Just because you set your sights on a region doesn’t mean you’ll rank well there. That’s always been true of the service area you pick for your Google My Business page, so why should you care about the service-area settings on local-search sites much smaller than Google?
A few reasons:
1. You might improve your visibility on those sites. Places like Yelp, YP, BBB, Angie’s List, and others have a decent headcount, partly because those directories tend to rank well in Google’s local results.
2. The service-area settings in Google My Business changed recently, and in ways that may make your info on third-party sites more important to your rankings on Google’s local map. For service-area businesses you don’t need to specify a street address. The other big change is you can’t target a radius anymore (like 30 miles around your address). The main upshot of those changes is now you can tell Google you serve the entire state, or 5 counties, or a similar chunk of territory. How will Google determine how you rank within that region? I don’t know, but it’s possible Google factors in the info you’ve put on third-party local directories, so you should try to use that to your advantage.
3. Maybe you just care about the details on your local listings, but don’t want to log into every single site to check whether you can define a service area.
It might help to know which local listings – besides Google My Business – let you specify a service area. I looked at about 20 of the better-known and (usually) more-important sites for service-area businesses. About half of them let you define your service area. Most of those sites let you choose a service area even if you’re a bricks-and-mortar business – which is also what Google My Business does now, by the way.
Here are the non-Google “local” sites (mostly for US businesses) that let you set a service area:
AngiesList: yes, even for bricks-and-mortar
Apple Maps: no
BBB: yes, even for bricks-and-mortar
Bing Places: yes, even for bricks-and-mortar, but it’s based on the category you select
ExpressUpdate.com (AKA InfoGroup): no
HomeAdvisor: yes, even for bricks-and-mortar
MerchantCircle: yes, even for bricks-and-mortar, but you have to pay
MyBusinessListingManager.com (AKA Acxiom): no
YellowPages: yes, even for bricks-and-mortar
Yelp: yes, even for bricks-and-mortar
Zillow: yes, even for bricks-and-mortar
Most of those sites also let you hide your address, if you want to.
How has Google’s recent change to service-area settings tied in with your business or your strategy?
How do you show your service area on your non-Google listings?
Did I miss any other sites where you can specify a service area?
Leave a comment!
Steve Stoward says
long time subscriber, first time commenting. First of all I want to thank you for always posting the most relevant small business articles anywhere online, keep them coming!
I run a small business in Melbourne, Australia and I’m thinking about using a different Yelp page for each of my 9 geo pages currently on my website (same service in 9 different Melbourne suburbs). I’m just a little concerned about what google might think about this.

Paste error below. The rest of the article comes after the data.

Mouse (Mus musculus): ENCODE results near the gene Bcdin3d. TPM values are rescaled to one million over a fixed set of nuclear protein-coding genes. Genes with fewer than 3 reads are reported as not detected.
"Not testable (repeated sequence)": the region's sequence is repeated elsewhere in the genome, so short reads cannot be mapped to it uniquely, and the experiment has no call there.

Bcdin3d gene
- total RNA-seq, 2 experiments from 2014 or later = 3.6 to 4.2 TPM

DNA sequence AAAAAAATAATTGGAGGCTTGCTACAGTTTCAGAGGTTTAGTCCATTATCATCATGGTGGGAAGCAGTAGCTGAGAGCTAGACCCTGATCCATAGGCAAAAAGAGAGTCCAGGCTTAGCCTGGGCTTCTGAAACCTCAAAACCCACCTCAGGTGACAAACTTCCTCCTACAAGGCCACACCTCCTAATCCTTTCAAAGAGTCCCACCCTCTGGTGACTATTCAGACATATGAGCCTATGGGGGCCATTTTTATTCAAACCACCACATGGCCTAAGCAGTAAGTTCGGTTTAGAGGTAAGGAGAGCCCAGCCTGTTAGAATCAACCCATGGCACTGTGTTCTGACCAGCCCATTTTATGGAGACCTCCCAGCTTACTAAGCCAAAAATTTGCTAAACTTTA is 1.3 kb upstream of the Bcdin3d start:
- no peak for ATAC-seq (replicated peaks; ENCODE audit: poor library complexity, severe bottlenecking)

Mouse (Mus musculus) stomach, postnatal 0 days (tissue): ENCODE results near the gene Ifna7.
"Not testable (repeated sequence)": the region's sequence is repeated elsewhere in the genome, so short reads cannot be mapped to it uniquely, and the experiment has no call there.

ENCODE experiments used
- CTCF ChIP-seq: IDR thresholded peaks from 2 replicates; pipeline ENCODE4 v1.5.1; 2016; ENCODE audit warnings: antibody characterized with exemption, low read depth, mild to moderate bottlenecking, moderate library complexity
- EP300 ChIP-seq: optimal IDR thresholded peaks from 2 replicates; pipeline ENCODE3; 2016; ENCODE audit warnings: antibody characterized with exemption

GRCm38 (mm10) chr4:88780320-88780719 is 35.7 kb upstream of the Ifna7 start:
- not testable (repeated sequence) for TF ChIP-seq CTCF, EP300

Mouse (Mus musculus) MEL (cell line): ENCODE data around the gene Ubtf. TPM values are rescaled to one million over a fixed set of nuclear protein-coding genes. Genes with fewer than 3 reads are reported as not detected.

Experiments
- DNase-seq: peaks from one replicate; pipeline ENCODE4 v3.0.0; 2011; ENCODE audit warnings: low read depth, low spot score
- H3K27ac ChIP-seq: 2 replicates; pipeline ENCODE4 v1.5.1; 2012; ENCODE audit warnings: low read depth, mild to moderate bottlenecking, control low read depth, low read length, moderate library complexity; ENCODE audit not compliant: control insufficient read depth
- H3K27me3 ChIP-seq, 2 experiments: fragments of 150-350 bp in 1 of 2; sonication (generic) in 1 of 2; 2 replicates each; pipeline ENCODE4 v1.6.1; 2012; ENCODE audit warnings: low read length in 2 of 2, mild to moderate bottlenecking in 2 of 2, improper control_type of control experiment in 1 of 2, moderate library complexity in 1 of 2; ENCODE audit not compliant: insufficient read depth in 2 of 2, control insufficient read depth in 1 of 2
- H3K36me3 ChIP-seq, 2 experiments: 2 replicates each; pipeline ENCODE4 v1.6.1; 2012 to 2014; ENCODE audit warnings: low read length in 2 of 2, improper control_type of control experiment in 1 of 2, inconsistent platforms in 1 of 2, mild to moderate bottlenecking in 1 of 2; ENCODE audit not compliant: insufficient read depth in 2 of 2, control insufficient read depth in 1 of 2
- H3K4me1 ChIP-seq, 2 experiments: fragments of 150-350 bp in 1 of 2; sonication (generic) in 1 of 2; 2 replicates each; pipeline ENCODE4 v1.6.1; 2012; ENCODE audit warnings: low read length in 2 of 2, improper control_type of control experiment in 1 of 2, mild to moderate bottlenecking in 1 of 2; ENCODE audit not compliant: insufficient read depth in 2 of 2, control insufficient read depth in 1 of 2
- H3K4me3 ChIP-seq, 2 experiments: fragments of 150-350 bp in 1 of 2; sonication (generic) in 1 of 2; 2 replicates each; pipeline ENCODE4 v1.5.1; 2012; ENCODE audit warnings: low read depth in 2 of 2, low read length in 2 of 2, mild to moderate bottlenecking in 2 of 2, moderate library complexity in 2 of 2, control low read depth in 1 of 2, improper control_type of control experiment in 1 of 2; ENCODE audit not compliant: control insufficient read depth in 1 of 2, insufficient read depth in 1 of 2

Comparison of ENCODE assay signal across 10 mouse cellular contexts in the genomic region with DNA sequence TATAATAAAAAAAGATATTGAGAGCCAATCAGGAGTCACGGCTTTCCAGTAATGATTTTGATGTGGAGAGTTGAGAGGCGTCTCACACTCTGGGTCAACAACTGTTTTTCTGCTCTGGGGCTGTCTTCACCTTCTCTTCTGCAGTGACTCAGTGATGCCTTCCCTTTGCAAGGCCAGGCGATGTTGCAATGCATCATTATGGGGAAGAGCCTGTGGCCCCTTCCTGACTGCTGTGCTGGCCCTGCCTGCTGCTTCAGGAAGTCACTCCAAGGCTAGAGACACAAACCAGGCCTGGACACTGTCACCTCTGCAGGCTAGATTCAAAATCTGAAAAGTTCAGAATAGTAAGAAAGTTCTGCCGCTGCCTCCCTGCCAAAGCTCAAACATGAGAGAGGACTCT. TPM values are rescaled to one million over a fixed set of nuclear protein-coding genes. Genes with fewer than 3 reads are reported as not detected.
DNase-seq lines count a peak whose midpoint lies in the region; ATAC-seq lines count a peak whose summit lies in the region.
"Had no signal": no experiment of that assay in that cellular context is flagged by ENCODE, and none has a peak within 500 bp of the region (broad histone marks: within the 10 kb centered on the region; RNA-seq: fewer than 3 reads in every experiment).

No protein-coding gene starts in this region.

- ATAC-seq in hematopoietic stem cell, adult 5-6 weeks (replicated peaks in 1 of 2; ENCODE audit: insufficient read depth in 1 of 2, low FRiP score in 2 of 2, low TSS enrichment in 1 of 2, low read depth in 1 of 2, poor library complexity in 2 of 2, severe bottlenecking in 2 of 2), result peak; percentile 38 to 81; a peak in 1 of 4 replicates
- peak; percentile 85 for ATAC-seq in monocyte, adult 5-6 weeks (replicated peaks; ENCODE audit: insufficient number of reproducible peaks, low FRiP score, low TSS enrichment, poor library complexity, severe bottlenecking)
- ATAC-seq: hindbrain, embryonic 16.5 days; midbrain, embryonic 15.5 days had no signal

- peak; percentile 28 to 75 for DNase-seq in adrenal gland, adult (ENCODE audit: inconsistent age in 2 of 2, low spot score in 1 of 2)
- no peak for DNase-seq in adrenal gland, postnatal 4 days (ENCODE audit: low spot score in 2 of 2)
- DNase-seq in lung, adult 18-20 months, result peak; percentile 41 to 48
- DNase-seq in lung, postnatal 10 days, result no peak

Any page that Yelp approves Google will index. The question is whether Yelp will approve of the 9 pages you’ve described. I get the sense you have one office location, in which case Yelp does not want you to have more than 1 Yelp page. (Now, Yelp may still let those pages through, but I can’t recommend that you go that route.)
Steve Stoward says
I will take your advice on this one. Apart from writing quality content, do you have any tips on boosting these geographic location pages within my site?
Sure do, Steve:
Link-opp ideas, because you may need to earn a few decent links to those pages:
Suggestions for the homepage, because the homepage may have a better chance of ranking than your “suburb” pages would:
Paul Arnison says
I am in a place called St Helens and also offered drop off and pick up from our home address in Warrington. The domain name for the business in St Helens is http://www.northwestpcdoctors.co.uk, however, I have the domain sthelenspcdoctor.co.uk redirected to it. Warringtonpcdoctor.co.uk has its own separate site.
What I am thinking of doing is moving the website onto the sthelenspcdoctor.co.uk domain name as it is much more locally targeted as that’s where the business is now based. Repoint northwestpcdoctors.co.uk to it and then build a city page for Warrington and point the Warrington.co.uk domain name to that as we no longer want customers dropping and collecting from home.
Currently we have 2 of evrything, 2 google local, 2 yell etc etc
Do you think I am going about this the correct way or is there a different way to go. The website currently only gets about 30 unique views a day so not massive traffic to play with.
will I be able to merge google pages as one has 20+ reviews and the other 80+
That’s an in-depth series of questions, and the questions don’t relate to the topic of this blog post.
In general, I suggest having one site (or as few as possible). The Warrington site and set of listings sound extraneous.